Rock Solid

11 Nov

What would you do to save your own life?

In 2003, Aron Ralston was out climbing in Robbers Roost, Utah, when he got stuck in a canyon — his hand trapped under a boulder.

Six days later, dehydrated, hungry, and nearly out of options, he somehow found the strength to free himself by first breaking his arm and then amputating it from the elbow down.

Ralston told his story in the book Between a Rock and a Hard Place, and now it’s come to the big screen in the thrilling film 127 Hours.

Co-written and directed by Danny Boyle (who won an Oscar for directing Slumdog Millionaire), 127 Hours is just about the most exciting movie it could possibly be.

Like Boyle’s other films, and despite its seemingly quiet story, it’s infused with life, and it comes alive through vibrant photography, a generally upbeat soundtrack, and a fantastic performance by James Franco, who plays Ralston.

The first 10 minutes effectively capture Ralston’s adventurous spirit, and the film somehow stays at that height, even when Ralston isn’t doing much.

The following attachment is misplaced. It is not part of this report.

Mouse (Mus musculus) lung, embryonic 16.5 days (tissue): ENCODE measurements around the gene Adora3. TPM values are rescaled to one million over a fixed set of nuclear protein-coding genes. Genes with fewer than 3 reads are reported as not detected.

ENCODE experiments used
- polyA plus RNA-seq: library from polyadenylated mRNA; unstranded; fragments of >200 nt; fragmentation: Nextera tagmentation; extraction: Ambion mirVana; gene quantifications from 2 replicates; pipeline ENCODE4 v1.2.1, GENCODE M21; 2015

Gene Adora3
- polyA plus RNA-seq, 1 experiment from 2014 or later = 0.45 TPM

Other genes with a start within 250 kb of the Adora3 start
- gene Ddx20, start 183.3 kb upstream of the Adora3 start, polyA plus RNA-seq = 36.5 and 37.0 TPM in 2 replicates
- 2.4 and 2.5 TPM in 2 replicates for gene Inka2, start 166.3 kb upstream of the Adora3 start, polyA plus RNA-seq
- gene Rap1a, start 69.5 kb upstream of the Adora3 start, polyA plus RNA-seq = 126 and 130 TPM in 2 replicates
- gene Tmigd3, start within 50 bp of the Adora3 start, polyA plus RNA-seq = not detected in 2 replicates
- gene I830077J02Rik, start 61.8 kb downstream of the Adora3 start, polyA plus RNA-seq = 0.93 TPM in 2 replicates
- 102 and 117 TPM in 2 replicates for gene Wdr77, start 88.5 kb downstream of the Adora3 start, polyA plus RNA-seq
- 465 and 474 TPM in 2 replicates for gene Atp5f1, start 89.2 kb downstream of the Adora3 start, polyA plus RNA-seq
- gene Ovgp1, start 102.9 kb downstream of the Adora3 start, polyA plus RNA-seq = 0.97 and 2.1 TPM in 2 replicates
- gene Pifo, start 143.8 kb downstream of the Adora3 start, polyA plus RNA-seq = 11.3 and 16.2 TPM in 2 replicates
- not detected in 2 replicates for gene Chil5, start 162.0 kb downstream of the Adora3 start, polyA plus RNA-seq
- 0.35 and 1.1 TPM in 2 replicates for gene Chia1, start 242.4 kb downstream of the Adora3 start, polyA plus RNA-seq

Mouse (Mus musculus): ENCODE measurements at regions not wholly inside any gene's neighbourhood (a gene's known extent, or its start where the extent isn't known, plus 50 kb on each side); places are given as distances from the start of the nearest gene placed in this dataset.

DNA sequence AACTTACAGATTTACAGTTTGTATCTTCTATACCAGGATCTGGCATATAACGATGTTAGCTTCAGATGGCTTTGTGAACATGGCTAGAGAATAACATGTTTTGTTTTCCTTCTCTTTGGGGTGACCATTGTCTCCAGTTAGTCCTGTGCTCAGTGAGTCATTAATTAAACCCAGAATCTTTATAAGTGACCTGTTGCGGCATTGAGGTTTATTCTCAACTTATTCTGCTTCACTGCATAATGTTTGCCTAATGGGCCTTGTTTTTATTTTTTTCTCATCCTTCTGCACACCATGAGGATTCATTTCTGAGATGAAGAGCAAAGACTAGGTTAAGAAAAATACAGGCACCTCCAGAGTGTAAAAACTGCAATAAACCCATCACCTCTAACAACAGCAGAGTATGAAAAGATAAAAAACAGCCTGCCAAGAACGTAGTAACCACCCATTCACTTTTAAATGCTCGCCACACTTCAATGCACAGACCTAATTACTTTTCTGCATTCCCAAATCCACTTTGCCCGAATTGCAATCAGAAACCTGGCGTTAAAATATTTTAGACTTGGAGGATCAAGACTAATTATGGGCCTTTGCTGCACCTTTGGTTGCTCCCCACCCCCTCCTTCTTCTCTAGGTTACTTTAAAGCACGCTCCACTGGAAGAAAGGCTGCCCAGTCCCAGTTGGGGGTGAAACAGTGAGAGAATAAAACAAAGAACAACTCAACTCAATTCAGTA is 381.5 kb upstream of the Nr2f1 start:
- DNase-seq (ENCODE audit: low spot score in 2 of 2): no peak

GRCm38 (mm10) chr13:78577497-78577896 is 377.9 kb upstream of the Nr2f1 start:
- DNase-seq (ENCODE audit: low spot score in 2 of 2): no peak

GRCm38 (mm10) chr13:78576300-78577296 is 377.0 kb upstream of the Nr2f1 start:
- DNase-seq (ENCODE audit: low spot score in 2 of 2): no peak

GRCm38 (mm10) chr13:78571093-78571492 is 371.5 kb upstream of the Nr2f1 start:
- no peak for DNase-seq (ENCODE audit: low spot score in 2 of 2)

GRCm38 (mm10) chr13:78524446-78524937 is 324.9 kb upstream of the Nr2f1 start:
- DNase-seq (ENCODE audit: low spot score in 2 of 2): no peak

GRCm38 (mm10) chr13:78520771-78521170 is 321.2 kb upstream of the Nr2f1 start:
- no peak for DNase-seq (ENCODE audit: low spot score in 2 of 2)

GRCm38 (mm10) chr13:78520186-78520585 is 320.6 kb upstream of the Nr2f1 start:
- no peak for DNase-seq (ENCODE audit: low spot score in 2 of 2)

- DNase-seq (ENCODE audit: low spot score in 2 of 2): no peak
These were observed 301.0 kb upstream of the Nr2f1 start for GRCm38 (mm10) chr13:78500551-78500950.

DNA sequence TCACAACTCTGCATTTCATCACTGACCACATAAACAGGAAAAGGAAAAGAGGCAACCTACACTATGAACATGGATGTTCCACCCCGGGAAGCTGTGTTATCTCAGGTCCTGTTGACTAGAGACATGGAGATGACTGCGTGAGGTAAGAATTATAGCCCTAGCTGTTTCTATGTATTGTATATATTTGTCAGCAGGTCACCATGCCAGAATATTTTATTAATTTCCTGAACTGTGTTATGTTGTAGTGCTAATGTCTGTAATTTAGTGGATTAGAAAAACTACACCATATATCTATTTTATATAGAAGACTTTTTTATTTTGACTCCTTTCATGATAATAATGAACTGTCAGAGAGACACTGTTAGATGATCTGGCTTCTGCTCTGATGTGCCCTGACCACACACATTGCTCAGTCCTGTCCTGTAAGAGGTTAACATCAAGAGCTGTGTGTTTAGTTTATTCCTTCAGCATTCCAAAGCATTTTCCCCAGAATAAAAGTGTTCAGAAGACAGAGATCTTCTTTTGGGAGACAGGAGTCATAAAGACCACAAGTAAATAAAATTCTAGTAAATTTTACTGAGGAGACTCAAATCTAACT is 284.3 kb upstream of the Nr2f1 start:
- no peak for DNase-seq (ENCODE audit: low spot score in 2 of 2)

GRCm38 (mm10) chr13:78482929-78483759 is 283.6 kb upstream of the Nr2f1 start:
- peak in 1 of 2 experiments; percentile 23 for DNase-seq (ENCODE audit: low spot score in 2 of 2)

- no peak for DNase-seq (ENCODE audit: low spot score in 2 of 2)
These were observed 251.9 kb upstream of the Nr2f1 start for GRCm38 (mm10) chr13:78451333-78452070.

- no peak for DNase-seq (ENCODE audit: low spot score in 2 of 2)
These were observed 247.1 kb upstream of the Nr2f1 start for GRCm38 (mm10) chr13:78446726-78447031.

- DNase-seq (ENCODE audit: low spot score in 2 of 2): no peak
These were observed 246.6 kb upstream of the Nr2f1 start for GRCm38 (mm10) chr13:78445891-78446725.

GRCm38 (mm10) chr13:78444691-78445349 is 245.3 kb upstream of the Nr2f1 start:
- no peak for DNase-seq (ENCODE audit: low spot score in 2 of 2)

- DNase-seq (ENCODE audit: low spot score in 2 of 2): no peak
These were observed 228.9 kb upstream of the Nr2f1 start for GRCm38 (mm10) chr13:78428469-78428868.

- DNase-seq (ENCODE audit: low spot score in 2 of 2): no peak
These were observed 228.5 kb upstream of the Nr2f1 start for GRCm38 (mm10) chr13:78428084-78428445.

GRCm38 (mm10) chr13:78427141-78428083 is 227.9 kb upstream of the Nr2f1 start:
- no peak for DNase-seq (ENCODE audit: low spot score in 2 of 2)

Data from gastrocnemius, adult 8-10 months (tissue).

127 Hours is like Cast Away, if Wilson was a boulder and Robert Zemeckis had a fire lit under him. It’s like Into the Wild might have been if Christopher McCandless had tried a little harder to live.

127 Hours is better than both of those films — gorier and more stomach-turning too — and when it’s over, you’ll feel inspired, elated, and overcome by the strength of the human spirit.

It’s a must-see.

I’m giving 127 Hours an A–.

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2 Responses to “Rock Solid”

Trackbacks/Pingbacks

  1. Disaster Lockdown | Martin's Musings - June 12, 2013

    […] jokes come fast and furious: about the movie props Franco still has stashed away (the 127 Hours camcorder comes in particularly handy), how Rogen’s a sell-out, how Baruchel is the least famous […]

  2. Make Room for These Movies on Your Must-See List | Martin's Musings - November 9, 2015

    […] all like a maestro, doing away with his typical stylistic flourishes (see Slumdog Millionaire and 127 Hours), but ratcheting up the suspense — particularly in a brilliantly filmed, written, and edited […]

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